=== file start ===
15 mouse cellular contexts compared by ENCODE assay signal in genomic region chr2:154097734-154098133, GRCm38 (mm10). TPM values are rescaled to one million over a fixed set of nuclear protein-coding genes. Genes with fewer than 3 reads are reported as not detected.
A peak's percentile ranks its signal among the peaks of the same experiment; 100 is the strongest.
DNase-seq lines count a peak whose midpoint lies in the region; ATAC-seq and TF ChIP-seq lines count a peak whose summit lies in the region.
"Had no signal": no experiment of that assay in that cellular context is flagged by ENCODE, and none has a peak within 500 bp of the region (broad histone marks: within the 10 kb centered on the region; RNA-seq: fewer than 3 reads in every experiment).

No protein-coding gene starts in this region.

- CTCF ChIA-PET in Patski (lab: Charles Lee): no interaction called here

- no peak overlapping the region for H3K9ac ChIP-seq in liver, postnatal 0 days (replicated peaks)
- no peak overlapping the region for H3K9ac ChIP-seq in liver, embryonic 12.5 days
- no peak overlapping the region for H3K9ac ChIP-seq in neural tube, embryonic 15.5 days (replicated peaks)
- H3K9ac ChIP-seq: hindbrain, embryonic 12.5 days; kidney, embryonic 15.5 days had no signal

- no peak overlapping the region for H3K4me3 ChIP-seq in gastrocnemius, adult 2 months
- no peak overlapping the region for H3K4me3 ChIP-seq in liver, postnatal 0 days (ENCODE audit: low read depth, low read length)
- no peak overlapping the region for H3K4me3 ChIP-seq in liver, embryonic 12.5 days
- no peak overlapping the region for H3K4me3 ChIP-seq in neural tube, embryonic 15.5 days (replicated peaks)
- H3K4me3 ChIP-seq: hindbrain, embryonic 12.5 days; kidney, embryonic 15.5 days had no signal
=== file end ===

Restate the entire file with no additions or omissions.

15 mouse cellular contexts compared by ENCODE assay signal in genomic region chr2:154097734-154098133, GRCm38 (mm10). TPM values are rescaled to one million over a fixed set of nuclear protein-coding genes. Genes with fewer than 3 reads are reported as not detected.
A peak's percentile ranks its signal among the peaks of the same experiment; 100 is the strongest.
DNase-seq lines count a peak whose midpoint lies in the region; ATAC-seq and TF ChIP-seq lines count a peak whose summit lies in the region.
"Had no signal": no experiment of that assay in that cellular context is flagged by ENCODE, and none has a peak within 500 bp of the region (broad histone marks: within the 10 kb centered on the region; RNA-seq: fewer than 3 reads in every experiment).

No protein-coding gene starts in this region.

- CTCF ChIA-PET in Patski (lab: Charles Lee): no interaction called here

- no peak overlapping the region for H3K9ac ChIP-seq in liver, postnatal 0 days (replicated peaks)
- no peak overlapping the region for H3K9ac ChIP-seq in liver, embryonic 12.5 days
- no peak overlapping the region for H3K9ac ChIP-seq in neural tube, embryonic 15.5 days (replicated peaks)
- H3K9ac ChIP-seq: hindbrain, embryonic 12.5 days; kidney, embryonic 15.5 days had no signal

- no peak overlapping the region for H3K4me3 ChIP-seq in gastrocnemius, adult 2 months
- no peak overlapping the region for H3K4me3 ChIP-seq in liver, postnatal 0 days (ENCODE audit: low read depth, low read length)
- no peak overlapping the region for H3K4me3 ChIP-seq in liver, embryonic 12.5 days
- no peak overlapping the region for H3K4me3 ChIP-seq in neural tube, embryonic 15.5 days (replicated peaks)
- H3K4me3 ChIP-seq: hindbrain, embryonic 12.5 days; kidney, embryonic 15.5 days had no signal